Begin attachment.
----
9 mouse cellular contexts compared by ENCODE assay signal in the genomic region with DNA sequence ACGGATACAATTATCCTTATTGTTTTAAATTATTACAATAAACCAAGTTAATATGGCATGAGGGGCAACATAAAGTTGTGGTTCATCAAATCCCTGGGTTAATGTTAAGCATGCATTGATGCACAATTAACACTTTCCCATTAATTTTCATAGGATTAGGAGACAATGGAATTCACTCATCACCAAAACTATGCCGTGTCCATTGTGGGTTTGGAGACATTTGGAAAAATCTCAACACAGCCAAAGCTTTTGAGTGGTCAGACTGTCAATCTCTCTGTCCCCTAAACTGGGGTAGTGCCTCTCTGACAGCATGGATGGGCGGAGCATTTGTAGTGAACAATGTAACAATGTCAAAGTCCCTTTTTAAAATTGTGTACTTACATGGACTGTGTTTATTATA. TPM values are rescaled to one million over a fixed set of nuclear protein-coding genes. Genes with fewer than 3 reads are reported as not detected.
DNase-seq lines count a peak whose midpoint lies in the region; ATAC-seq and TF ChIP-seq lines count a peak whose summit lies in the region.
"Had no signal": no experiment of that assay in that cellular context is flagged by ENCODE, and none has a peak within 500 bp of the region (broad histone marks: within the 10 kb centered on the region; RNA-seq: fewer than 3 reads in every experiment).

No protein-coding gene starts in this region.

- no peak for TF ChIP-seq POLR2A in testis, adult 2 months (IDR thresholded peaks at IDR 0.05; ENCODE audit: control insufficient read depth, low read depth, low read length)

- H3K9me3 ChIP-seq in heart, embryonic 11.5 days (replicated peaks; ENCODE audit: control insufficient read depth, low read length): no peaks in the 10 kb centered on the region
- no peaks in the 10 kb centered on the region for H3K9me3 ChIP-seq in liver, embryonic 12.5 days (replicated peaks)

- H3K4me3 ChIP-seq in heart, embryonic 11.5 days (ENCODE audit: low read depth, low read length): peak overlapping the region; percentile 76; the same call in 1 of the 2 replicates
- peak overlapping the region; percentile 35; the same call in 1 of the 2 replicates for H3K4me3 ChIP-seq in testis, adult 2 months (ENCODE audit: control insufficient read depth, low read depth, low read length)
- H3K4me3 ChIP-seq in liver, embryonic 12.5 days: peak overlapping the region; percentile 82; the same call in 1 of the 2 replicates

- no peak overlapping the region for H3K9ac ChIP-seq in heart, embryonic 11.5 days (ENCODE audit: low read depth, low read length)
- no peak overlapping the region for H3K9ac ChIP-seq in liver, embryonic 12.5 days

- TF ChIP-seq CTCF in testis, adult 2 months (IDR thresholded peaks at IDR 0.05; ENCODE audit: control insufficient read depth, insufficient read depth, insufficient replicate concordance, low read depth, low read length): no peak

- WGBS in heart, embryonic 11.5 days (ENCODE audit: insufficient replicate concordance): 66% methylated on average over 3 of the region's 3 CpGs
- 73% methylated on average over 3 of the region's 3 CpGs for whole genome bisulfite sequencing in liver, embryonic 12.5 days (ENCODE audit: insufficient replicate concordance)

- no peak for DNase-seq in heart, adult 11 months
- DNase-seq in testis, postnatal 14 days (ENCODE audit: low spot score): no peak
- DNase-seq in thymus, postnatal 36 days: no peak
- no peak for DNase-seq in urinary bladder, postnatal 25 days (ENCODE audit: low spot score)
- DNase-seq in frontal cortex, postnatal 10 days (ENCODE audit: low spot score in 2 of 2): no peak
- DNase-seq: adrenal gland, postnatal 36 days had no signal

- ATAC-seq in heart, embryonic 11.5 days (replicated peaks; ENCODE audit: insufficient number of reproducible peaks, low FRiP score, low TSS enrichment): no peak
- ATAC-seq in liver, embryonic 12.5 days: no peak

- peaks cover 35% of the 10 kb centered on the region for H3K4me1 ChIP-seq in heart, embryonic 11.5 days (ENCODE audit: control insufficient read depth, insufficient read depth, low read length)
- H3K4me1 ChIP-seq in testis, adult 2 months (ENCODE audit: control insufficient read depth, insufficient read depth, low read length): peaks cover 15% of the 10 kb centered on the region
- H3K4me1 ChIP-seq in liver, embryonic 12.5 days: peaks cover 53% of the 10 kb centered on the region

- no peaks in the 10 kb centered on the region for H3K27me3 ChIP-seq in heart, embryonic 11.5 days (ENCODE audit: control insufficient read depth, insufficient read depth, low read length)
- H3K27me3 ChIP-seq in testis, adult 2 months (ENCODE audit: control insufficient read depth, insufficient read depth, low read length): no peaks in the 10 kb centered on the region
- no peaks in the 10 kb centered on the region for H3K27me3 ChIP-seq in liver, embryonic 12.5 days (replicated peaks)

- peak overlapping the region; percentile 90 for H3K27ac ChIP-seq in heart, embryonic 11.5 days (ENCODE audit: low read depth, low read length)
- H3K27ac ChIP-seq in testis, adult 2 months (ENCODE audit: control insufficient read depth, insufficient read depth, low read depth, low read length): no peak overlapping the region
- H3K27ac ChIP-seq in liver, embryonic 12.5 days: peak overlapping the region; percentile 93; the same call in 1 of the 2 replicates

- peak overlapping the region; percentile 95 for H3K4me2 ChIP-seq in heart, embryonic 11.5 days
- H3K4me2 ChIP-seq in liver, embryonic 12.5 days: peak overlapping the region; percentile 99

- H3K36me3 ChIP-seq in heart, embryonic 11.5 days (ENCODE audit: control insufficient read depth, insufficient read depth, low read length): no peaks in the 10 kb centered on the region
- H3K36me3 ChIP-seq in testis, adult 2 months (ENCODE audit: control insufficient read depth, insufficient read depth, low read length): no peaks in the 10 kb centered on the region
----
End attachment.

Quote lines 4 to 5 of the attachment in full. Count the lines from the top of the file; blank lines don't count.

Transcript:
No protein-coding gene starts in this region.

- no peak for TF ChIP-seq POLR2A in testis, adult 2 months (IDR thresholded peaks at IDR 0.05; ENCODE audit: control insufficient read depth, low read depth, low read length)